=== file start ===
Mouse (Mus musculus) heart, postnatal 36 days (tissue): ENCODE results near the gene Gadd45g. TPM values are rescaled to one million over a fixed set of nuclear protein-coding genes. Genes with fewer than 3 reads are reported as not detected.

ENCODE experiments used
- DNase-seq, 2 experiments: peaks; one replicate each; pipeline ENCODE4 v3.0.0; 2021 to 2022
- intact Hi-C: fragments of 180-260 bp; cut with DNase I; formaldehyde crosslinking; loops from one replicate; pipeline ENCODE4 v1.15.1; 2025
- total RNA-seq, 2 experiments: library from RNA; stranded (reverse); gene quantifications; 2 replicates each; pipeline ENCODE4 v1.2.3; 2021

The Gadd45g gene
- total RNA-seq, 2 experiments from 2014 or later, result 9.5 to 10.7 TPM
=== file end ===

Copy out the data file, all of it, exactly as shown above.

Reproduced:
Mouse (Mus musculus) heart, postnatal 36 days (tissue): ENCODE results near the gene Gadd45g. TPM values are rescaled to one million over a fixed set of nuclear protein-coding genes. Genes with fewer than 3 reads are reported as not detected.

ENCODE experiments used
- DNase-seq, 2 experiments: peaks; one replicate each; pipeline ENCODE4 v3.0.0; 2021 to 2022
- intact Hi-C: fragments of 180-260 bp; cut with DNase I; formaldehyde crosslinking; loops from one replicate; pipeline ENCODE4 v1.15.1; 2025
- total RNA-seq, 2 experiments: library from RNA; stranded (reverse); gene quantifications; 2 replicates each; pipeline ENCODE4 v1.2.3; 2021

The Gadd45g gene
- total RNA-seq, 2 experiments from 2014 or later, result 9.5 to 10.7 TPM